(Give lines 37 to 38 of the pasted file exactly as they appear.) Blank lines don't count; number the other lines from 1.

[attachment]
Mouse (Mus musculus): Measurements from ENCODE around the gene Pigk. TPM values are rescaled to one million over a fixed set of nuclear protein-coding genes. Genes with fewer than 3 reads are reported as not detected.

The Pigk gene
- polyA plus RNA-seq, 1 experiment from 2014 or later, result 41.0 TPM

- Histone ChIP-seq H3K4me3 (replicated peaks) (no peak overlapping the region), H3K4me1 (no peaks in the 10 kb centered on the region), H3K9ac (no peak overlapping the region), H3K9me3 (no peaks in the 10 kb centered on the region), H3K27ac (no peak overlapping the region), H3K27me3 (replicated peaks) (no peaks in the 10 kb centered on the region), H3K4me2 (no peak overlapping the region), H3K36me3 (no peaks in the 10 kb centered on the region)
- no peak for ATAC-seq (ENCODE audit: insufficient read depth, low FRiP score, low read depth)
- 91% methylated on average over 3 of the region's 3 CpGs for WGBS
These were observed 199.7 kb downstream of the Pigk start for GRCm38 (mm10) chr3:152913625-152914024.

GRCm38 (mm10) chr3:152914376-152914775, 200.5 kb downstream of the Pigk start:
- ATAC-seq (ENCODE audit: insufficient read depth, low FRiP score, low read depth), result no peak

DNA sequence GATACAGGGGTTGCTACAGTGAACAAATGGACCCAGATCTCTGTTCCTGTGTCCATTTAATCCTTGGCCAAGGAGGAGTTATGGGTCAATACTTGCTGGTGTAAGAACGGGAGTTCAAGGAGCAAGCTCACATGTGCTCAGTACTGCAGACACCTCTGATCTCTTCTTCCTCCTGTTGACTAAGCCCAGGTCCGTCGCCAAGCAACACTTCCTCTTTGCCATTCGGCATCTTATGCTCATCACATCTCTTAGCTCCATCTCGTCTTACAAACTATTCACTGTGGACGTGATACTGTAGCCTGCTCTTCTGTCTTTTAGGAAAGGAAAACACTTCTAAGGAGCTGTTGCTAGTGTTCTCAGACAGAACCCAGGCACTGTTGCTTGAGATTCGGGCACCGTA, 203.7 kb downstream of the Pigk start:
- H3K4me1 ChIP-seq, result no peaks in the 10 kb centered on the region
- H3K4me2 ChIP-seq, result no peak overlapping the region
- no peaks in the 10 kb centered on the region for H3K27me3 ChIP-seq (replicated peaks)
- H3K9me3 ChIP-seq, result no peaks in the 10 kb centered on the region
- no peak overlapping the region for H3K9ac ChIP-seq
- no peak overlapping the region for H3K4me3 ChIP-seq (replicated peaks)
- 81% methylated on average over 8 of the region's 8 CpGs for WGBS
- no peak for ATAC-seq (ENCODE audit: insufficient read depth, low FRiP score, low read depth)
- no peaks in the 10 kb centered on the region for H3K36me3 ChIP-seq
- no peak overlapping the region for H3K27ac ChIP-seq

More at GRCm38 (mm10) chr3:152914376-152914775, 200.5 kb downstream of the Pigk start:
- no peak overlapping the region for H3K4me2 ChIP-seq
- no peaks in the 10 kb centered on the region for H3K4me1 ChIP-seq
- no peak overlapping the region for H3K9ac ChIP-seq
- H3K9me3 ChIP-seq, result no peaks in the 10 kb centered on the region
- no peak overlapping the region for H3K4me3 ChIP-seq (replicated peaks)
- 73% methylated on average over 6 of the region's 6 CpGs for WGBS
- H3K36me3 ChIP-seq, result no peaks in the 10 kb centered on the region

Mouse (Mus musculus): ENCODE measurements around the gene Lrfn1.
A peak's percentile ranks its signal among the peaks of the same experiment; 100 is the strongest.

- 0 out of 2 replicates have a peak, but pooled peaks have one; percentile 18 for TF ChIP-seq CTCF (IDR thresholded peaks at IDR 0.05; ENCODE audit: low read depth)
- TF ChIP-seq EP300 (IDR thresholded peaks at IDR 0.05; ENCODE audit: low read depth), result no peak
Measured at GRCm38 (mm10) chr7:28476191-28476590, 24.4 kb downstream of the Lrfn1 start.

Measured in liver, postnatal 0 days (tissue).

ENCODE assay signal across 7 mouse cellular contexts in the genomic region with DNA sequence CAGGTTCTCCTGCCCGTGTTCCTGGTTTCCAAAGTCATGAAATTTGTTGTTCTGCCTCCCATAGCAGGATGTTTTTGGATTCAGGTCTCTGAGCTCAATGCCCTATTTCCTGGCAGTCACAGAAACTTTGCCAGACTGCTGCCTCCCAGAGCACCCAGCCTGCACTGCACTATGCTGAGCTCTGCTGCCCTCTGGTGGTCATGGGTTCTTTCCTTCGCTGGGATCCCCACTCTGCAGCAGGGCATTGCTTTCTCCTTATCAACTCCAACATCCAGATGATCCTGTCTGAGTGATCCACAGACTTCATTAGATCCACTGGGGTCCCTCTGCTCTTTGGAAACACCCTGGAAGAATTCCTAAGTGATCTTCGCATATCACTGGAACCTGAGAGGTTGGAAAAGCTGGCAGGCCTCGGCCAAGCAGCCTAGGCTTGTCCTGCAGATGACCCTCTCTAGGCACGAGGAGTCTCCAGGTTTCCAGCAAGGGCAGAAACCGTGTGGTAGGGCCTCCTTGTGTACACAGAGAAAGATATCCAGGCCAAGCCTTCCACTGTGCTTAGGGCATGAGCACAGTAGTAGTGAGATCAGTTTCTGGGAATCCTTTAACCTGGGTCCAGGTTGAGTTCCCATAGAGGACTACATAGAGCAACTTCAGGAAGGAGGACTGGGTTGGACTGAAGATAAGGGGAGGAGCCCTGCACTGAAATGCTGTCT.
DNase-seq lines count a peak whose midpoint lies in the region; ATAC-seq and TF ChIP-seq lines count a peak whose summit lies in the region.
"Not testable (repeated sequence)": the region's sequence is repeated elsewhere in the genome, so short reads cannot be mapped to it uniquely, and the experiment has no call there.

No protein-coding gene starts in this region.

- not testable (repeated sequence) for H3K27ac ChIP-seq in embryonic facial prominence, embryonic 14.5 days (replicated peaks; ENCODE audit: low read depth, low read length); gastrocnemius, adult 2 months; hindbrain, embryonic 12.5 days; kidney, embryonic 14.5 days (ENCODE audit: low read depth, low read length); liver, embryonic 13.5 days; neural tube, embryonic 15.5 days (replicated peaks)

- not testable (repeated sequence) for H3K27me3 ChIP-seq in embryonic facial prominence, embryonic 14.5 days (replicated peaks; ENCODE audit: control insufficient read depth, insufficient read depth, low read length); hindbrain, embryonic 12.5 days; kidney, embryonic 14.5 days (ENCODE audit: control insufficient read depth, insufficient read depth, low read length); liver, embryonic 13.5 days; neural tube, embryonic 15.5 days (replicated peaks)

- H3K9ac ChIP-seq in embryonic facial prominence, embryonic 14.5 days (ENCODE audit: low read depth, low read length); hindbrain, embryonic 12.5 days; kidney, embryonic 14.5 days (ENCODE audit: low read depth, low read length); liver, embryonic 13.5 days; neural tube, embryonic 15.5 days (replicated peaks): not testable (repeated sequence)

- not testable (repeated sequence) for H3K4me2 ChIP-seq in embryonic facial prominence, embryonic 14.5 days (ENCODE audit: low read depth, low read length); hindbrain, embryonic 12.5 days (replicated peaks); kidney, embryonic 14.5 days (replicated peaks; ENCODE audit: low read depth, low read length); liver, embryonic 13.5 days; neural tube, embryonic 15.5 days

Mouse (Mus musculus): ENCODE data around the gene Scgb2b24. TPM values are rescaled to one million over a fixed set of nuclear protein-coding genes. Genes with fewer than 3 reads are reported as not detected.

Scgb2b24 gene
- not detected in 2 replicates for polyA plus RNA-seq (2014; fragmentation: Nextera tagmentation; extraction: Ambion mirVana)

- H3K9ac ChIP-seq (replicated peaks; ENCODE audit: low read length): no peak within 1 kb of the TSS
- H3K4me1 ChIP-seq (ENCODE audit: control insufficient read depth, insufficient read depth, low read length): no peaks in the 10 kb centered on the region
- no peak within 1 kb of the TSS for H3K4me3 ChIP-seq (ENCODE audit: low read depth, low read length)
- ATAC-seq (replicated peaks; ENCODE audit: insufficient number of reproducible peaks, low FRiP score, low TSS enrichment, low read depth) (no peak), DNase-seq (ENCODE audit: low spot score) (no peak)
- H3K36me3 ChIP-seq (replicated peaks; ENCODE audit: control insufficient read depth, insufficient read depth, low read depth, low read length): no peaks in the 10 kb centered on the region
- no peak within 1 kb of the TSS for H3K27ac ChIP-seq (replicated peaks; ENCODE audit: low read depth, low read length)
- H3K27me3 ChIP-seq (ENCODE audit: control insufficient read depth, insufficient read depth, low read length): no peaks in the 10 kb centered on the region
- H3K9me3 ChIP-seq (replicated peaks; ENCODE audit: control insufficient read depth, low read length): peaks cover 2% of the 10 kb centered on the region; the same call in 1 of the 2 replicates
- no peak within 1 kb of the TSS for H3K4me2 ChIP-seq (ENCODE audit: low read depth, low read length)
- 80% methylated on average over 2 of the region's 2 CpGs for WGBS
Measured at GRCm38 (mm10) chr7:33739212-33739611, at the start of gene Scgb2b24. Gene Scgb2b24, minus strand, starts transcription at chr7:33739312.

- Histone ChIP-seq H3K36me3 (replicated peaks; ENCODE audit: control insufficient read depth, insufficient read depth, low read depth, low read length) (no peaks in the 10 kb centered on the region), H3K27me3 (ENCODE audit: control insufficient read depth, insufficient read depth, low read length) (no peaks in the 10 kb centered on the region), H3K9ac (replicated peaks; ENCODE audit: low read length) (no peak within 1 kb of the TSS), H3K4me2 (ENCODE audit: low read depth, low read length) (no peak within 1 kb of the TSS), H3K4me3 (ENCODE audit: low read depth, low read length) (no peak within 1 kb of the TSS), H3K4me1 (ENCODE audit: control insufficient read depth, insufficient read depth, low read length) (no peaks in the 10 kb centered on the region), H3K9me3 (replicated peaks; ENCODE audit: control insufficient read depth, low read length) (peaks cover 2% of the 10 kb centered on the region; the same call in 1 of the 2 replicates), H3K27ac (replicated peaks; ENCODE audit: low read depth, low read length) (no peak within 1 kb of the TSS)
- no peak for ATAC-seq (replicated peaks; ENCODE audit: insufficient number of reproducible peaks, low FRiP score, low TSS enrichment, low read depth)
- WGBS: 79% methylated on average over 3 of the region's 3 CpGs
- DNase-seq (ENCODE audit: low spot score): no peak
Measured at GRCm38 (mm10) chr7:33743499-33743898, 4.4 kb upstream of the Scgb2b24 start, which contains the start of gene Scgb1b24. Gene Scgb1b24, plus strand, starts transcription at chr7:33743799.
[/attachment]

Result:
"Not testable (repeated sequence)": the region's sequence is repeated elsewhere in the genome, so short reads cannot be mapped to it uniquely, and the experiment has no call there.

No protein-coding gene starts in this region.